Trial by tracklist: Daft Punk’s ‘Random Access Memories’


Daft Punk’s Random Access Memories won’t be released until May 17, but as we already know the tracklist we basically know what to expect. Why wait for the actual music when the song titles reveal so much?

With the scientifically tested slow drip of information – most of it coming from a group of session musicians and technical boffins – Daft Punk’s return has been all about robots, mystery, robots, anticipation and robots. But what no one has admitted yet is that Random Access Memories is basically 2001: A Space Odyssey – the album, except with Daryl Braithwaite and The Sherbs instead of Johann Strauss.

Like 2001, Random Access Memories won’t make much sense, but goddamn it’ll be pretty. It’s a marvel of modern technology, years of painstaking work in the making and much better under the influence. The Daft Punk record actually matches up perfectly with 2001 if you start the album as soon as your drugs kick in.

We already have a few actual tidbits of information via an interview with the duo in the May issue of GQ. We know there’s a “melancholy robotic voice that haunts much of the album.” We know the album rejects modern dance sounds in favour of the kind of “sweet, sad, sexy sounds that ruled the airwaves before their fanbase was born”. We know “the disco-connoisseur-y songs outnumber the potential pop smashes by a ratio of about 4 to 1.” And we know the record is “totally, breathtakingly self-indulgent”.

And that’s probably all we need to know to present the first track-by-track review of Random Access Memories in the world.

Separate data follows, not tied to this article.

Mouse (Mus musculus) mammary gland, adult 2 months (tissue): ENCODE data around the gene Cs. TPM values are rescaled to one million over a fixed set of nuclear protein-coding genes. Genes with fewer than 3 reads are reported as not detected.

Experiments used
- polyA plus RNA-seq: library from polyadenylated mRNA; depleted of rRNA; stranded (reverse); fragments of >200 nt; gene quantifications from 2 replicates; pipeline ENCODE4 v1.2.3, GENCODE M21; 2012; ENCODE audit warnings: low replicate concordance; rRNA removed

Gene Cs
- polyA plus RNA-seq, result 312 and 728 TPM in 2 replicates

Give Life Back to Music (featuring Nile Rodgers, Paul Jackson, Jr.)

When you want to redefine dance music you hire a bunch of session musicians with credits on albums from Barbra Streisand, Lionel Richie, Michael Bolton, Whitney Houston and Chicago. With fusion/urban jazz maestro Paul Jackson Jnr, session drummer John Robinson and Chic’s guitarist Nile Rodgers on hand, the opening track on Daft Punk’s new album is deeply “smooove”. In fact this retro groove is as smooth, overworked and highly polished as the breasts on a life-size statue of Alison Brie in a year eight classroom at an all-boys school on a desert island.

The Game of Love

Taking inspiration from the album’s title, this touching vocoder-driven ballad features a series of random memories from the malfunctioning hard drive of a computer as it drifts into deep space madness. Imagine if HAL had loved Dave rather than wanting to kill him and tried to show his feeling by serenading him with garbled lines from Burt Bacharach tunes. While much of the advance word on the album has focused on the collaborators, the true star of Random Access Memories is the unnamed robot hero at the centre of the album’s narrative. Yes, Random Access Memories is a concept record.

Giorgio by Moroder (featuring Giorgio Moroder)

Nine minutes of an Italian electronic producer taking about his life and times over the sound of a stuttering click track! This patience tester is to Random Access Memories what ‘Teachers’ was to Homework – a musical history lesson reminiscent of the groundbreaking work released by late ‘70s electro pioneer Dr Skip Button.

Within (featuring Gonzales)

The shortest track on the record is a minimal, introspective piano number not far removed from Air’s ‘How Does It Make You Feel?’. The existential number featuring Chilly Gonzales on piano sees the return of our friend the melancholy robot and his misty eyed take on what is truly means to have emoticons instead of actual emotions. ☹

Instant Crush (featuring Julian Casablancas)

After a nine-minute epic and a Gonzales’ calming piano track, the album needs something to kickstart the party and thankfully Julian Casablancas is available to power through ‘Instant Crush’. Having tried our patience with meandering maudlin tunes, ‘Instant Crush’ marks the point where the album shifts into gear and the influence of The Cars drives the track forward with the biggest hooks of the record so far. There’s also an “angular” guitar solo – that’s the sound Casablancas makes when he breathes.